Jan Schimmelmann

Full name: Jan P. Schimmelmann

As a member of the EOS group, Jan has been assisting field work in maars near Pleiku City in the Central Highlands of Vietnam since 2016. He built a lightweight and inexpensive core recovery device named  “autonomous sediment corer with pneumatically operated core catcher” for use in remote regions and in developing countries like Vietnam. Jan also assisted in measuring environmental radon geohazards in caves and earthen dwellings in Hà Giang province. Below are a few pictures highlighting Jan’s activities.

Jan and Arndt deployed our first gravity corer in Biển Hồ maar lake in March 2016, our first coring expedition. The assembly was made from a bamboo rod tied to a core liner. Bricks were attached to the top of the core liner for additional weight. A small steel rod acted as a hammer.
Jan holds PVC pipes used to manually lower the corer to a depth within the sediment of Biển Hồ lake during our first coring expedition in March 2016. The translucent core liner with a traditional plastic core catcher was attached to the end of a sequence of threaded PVC pipes that were lowered from a boat.
Jan and fellow EOS team members recovered an exploratory 0.5-m sediment core from a depth of ~14 m from Biển Hồ lake during our first coring expedition in March 2016. Most importantly, a bacterial mat covering the sediment/water interface was documented.
After hours of hard work, we lost a sediment core due to clumsy handling in March 2016. Afterwards, Jan carried an ‘anchor stone’ from the shore onto the rickety ramp of a boat where he slipped and cut his chin on a piece of sharp metal. He was brought to a local Vietnamese Army Hospital and received six expert stitches.
In December 2016/ January 2017, Jan and the EOS group cored in a rice field located in a dry maar in the south of Pleiku City. The maar resisted coring with a very hard, cement-like layer at a depth of less than a meter. We later learned that such a compacted layer is a typical result of centuries of rice farming.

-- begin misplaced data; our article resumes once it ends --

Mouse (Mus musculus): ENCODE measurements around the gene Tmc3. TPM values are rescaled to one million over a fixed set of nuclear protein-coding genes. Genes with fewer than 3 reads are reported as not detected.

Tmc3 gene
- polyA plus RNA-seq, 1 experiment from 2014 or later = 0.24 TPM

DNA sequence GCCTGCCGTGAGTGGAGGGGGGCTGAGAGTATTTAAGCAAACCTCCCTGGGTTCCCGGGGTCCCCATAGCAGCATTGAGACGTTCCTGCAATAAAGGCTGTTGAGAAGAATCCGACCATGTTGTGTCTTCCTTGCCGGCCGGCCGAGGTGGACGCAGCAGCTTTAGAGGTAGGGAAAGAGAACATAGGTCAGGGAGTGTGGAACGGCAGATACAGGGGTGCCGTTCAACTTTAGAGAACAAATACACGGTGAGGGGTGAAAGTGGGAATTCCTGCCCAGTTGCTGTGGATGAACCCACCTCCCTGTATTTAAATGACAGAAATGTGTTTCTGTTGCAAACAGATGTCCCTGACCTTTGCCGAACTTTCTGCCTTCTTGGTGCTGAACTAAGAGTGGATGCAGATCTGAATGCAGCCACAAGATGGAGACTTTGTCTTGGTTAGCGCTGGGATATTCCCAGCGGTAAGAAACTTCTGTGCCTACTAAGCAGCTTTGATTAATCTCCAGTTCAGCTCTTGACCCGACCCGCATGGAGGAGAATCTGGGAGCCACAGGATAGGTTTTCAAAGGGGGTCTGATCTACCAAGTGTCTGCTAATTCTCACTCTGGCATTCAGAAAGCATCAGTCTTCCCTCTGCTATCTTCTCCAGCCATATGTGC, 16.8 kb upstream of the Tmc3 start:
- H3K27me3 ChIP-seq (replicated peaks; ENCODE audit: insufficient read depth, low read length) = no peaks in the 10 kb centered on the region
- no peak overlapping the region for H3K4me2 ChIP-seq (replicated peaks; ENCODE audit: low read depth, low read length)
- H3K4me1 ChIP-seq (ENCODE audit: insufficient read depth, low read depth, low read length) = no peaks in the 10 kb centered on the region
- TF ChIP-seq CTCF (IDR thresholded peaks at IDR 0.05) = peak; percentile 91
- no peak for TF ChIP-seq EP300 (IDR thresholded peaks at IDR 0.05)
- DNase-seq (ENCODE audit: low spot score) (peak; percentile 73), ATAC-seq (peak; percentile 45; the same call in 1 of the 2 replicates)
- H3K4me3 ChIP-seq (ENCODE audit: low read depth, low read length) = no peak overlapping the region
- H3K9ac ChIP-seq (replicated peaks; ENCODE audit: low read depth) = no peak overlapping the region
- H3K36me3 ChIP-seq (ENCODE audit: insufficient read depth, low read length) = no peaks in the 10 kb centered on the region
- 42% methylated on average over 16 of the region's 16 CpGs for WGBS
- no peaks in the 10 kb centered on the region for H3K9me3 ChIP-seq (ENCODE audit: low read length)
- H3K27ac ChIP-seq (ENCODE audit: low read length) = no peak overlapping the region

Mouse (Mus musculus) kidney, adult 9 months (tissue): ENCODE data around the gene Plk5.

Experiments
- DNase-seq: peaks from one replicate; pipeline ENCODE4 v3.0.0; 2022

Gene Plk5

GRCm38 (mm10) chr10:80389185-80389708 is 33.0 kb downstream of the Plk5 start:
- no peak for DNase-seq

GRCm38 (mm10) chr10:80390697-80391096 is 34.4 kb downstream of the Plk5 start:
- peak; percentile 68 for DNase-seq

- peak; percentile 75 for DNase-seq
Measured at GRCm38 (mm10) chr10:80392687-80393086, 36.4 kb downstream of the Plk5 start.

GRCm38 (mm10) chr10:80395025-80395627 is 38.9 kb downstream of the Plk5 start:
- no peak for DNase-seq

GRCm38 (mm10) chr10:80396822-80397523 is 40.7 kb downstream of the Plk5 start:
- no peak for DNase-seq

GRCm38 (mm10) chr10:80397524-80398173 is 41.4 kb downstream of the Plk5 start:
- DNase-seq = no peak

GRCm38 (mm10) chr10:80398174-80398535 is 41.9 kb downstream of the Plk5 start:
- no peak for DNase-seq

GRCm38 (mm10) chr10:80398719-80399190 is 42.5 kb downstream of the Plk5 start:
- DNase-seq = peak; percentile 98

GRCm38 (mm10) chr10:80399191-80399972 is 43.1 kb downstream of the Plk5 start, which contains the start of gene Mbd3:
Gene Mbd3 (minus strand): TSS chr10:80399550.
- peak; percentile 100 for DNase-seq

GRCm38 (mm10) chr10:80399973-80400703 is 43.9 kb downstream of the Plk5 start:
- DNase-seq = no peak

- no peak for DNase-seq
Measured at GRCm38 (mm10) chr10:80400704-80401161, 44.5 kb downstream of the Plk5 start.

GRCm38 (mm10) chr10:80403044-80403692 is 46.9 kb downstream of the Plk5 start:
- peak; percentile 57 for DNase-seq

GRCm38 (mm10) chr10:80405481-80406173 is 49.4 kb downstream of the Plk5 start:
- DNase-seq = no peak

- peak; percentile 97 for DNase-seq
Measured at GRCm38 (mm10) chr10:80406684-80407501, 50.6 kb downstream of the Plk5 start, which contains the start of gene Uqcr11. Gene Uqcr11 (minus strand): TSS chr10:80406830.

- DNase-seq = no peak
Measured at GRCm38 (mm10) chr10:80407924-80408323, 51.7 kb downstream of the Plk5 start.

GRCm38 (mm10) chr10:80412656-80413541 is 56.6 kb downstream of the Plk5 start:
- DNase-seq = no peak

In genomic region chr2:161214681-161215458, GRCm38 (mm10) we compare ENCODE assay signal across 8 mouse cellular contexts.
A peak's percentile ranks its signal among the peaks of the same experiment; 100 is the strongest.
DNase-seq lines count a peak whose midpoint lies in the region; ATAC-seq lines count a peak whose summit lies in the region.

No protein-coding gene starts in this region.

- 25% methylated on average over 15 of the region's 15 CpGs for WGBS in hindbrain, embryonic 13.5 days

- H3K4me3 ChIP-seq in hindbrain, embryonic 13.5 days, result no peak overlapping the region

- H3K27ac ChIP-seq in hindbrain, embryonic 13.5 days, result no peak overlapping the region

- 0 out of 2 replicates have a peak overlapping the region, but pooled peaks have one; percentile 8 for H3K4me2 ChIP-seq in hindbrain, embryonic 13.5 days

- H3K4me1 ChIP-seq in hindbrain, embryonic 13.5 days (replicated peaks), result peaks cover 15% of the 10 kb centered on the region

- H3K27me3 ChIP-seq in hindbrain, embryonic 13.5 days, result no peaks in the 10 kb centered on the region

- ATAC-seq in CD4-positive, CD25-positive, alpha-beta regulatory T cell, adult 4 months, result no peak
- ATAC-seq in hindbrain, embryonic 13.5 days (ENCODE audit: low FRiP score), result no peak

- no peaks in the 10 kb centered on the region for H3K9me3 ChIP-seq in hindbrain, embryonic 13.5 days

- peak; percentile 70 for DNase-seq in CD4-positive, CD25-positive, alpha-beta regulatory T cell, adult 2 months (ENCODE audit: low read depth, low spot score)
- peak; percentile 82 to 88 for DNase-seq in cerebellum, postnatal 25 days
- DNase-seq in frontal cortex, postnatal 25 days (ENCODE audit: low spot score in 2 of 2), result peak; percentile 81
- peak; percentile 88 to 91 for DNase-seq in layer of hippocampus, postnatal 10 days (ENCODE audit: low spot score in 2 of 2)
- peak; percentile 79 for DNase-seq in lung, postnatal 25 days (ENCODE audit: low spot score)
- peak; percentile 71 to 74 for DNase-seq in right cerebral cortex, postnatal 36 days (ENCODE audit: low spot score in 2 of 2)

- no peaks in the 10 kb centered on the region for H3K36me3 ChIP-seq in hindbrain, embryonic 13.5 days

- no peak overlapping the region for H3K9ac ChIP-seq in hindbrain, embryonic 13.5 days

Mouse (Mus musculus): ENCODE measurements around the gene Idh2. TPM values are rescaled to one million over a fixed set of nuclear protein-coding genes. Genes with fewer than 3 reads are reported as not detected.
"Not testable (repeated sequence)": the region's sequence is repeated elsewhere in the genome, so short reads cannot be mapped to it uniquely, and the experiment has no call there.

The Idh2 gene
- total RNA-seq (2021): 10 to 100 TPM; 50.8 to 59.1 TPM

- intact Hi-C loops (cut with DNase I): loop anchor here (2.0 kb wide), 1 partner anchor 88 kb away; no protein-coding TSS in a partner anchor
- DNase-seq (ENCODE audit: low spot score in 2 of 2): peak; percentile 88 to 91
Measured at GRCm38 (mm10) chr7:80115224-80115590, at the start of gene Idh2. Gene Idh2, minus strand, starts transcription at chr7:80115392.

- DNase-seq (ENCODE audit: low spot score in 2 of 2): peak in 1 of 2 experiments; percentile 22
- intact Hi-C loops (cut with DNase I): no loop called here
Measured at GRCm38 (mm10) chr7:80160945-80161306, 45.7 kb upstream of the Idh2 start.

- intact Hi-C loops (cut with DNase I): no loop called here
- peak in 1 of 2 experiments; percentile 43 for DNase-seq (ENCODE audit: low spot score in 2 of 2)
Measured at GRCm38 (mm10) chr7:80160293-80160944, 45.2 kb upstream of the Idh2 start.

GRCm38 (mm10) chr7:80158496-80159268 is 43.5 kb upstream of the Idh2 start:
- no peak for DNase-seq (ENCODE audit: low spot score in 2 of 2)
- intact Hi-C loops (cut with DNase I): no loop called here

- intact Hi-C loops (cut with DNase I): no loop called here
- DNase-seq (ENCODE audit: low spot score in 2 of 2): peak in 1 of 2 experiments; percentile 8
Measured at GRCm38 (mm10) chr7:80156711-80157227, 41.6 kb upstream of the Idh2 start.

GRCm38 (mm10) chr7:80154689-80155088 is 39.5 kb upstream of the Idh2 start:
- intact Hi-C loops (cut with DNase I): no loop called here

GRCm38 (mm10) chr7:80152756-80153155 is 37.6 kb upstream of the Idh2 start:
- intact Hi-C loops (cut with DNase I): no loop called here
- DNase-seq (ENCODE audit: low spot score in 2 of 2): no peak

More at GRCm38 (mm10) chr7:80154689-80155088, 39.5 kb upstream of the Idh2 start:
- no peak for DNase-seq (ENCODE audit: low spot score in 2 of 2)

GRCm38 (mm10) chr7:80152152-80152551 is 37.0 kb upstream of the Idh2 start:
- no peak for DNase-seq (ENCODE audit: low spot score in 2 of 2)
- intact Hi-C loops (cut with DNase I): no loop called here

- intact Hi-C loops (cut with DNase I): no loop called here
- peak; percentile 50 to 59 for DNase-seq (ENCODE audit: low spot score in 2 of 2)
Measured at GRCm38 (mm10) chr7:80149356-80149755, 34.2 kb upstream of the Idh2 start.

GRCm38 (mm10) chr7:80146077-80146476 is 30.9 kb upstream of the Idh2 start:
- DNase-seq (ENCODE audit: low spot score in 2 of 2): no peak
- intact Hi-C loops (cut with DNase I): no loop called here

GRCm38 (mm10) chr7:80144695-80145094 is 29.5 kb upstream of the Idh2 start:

Jan checks his GoPro underwater video camera before lowering the coring assembly into Biển Hồ maar lake in December 2016. Built by Jan, the coring assembly was named “autonomous sediment corer with pneumatically operated core catcher”.
Jan and Arndt are holding a newly recovered sediment core from Biển Hồ maar lake in December 2016. The autonomous sediment corer with pneumatically operated core catcher proved to work well in more than 20 meters of water. Our field work yielded half a dozen 50 to 70-cm long sediment cores with the help of Jan’s coring device.
Jan and Hướng wade slowly to the center of the Plei Ốp swampy maar near Pleiku City for exploratory coring in January 2017. Jan was selectively attacked by leeches and donated plenty of blood while he was partially submerged in the swamp.
Jan and fellow EOS members test Hoàng’s newly designed piston corer in a shallow pond in a Hà Nội suburb in November 2017. Later, the device yielded wonderful cores from Biển Hồ maar lake from a depth of up to 21 m. The deepest core reached 3.5 meter into the sediment.
Jan helps EOS member Nguyệt to attach the transducer of our Garmin STRIKE 4 fishfinder echo-sounding apparatus in preparation for a depth survey in Biển Hồ maar lake during our third coring expedition in November 2017. Jan had bought the fishfinder in the USA in 2016. The instrument provided reliable bathymetric data throughout our three coring expeditions. Bathymetric maps assisted in our selection of coring sites in Biển Hồ maar lake.